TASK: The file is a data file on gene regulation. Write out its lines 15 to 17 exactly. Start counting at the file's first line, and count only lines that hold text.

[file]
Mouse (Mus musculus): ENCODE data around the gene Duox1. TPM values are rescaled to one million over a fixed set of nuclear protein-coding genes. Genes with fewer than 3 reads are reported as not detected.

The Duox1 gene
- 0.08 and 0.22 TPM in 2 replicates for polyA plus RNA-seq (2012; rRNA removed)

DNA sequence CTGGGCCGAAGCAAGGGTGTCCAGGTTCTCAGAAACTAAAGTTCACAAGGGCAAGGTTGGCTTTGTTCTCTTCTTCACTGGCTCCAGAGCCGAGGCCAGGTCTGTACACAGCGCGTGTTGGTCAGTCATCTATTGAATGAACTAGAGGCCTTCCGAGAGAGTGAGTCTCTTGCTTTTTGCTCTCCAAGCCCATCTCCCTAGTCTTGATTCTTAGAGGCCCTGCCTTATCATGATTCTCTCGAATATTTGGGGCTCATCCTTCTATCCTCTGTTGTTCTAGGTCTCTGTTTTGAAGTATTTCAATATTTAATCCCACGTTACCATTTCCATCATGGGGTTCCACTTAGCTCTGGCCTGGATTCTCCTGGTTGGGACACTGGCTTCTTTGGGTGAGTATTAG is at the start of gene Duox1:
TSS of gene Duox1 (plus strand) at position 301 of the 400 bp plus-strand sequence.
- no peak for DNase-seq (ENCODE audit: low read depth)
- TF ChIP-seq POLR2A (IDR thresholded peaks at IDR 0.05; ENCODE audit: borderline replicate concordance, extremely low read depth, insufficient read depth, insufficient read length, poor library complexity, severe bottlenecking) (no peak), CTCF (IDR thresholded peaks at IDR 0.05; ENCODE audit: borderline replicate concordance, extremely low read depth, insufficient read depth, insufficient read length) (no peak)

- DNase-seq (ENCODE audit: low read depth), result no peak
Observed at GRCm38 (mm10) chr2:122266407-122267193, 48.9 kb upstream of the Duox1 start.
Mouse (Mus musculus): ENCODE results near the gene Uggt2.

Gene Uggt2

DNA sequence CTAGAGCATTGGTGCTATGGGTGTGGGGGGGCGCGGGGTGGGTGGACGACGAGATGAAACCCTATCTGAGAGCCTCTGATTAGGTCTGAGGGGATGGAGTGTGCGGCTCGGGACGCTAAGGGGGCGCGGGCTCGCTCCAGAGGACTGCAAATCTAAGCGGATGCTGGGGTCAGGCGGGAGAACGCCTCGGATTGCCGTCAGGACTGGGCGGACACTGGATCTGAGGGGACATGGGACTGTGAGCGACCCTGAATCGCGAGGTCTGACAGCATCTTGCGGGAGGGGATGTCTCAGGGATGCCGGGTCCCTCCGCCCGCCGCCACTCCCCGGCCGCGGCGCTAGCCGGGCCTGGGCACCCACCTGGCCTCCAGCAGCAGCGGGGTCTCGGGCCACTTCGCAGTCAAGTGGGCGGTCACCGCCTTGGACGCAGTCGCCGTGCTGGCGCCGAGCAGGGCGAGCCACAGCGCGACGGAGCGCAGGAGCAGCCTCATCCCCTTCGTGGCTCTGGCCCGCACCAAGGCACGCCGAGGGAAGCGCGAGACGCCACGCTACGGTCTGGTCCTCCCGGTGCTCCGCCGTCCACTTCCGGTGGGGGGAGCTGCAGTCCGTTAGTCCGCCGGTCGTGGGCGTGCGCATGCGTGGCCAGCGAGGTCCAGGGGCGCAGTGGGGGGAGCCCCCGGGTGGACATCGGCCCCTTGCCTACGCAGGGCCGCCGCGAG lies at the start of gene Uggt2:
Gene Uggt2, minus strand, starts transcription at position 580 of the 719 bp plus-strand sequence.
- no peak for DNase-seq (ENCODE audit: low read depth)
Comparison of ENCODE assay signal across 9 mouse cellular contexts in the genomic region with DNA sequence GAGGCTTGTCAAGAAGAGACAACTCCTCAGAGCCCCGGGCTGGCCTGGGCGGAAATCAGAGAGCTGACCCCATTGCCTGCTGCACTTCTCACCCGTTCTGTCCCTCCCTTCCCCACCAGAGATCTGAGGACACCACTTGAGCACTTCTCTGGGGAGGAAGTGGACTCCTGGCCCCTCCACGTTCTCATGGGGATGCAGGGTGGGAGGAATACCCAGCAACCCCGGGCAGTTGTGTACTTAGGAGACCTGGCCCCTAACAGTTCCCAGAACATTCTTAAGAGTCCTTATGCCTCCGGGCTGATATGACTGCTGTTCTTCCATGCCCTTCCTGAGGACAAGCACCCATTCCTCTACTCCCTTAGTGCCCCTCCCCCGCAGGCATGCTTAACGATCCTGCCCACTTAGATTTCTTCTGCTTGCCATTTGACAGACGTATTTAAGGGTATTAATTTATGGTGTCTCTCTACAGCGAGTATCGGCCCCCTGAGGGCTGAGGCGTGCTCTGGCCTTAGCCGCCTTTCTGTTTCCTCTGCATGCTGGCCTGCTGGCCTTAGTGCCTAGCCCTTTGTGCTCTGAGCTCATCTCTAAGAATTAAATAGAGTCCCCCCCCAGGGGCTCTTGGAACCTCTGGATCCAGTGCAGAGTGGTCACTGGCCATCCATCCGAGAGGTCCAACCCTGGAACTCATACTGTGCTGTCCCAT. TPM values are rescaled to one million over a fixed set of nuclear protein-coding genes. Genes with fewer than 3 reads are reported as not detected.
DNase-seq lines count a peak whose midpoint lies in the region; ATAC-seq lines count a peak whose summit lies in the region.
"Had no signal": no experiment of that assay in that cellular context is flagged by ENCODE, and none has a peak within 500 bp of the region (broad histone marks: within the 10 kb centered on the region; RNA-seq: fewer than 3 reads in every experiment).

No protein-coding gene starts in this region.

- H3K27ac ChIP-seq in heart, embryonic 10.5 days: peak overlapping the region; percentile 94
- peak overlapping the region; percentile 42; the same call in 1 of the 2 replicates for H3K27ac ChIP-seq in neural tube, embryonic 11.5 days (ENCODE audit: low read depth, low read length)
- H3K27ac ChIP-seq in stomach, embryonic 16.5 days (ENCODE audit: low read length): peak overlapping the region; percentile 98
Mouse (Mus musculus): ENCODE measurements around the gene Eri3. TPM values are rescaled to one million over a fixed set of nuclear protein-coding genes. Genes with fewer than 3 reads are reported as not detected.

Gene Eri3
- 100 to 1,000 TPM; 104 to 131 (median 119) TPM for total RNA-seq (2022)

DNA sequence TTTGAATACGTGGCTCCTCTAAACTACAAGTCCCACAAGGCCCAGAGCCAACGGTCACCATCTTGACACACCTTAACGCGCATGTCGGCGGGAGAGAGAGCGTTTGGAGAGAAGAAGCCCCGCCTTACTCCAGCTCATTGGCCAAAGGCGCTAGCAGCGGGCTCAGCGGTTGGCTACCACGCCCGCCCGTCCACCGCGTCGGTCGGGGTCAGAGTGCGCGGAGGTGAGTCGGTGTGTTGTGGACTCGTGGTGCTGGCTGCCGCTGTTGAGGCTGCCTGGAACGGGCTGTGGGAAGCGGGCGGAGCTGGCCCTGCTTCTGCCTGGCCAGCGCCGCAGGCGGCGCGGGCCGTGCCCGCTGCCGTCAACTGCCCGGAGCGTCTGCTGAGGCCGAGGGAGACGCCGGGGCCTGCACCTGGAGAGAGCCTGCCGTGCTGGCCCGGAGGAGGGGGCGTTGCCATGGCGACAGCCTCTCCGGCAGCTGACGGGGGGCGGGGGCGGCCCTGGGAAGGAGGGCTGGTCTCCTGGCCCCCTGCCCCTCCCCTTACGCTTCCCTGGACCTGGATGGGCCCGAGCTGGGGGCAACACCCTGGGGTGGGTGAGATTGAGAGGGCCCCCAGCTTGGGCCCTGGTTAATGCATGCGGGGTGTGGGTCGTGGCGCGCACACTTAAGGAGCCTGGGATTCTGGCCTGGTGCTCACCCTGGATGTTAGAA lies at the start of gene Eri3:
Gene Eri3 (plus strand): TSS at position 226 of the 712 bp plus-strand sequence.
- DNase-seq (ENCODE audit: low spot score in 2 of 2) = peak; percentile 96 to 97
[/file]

Comparison of ENCODE assay signal across 9 mouse cellular contexts in the genomic region with DNA sequence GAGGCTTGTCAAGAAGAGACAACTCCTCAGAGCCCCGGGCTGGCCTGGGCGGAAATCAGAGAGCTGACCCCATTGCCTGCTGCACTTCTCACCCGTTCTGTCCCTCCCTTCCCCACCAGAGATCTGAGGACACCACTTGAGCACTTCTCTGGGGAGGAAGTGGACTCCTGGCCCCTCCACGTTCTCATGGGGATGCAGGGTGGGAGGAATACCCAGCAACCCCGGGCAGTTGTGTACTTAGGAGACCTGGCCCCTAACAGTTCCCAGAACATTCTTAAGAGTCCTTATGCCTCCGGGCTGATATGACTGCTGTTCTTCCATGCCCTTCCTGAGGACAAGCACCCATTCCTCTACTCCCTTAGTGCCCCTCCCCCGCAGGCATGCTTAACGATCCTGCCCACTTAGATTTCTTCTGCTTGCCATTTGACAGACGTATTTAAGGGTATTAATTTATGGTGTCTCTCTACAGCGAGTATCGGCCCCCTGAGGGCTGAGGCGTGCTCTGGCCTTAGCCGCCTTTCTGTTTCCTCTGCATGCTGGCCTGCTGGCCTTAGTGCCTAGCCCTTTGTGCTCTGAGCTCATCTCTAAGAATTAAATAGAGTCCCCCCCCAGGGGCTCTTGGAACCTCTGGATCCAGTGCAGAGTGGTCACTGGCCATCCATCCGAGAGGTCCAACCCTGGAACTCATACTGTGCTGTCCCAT. TPM values are rescaled to one million over a fixed set of nuclear protein-coding genes. Genes with fewer than 3 reads are reported as not detected.
DNase-seq lines count a peak whose midpoint lies in the region; ATAC-seq lines count a peak whose summit lies in the region.
"Had no signal": no experiment of that assay in that cellular context is flagged by ENCODE, and none has a peak within 500 bp of the region (broad histone marks: within the 10 kb centered on the region; RNA-seq: fewer than 3 reads in every experiment).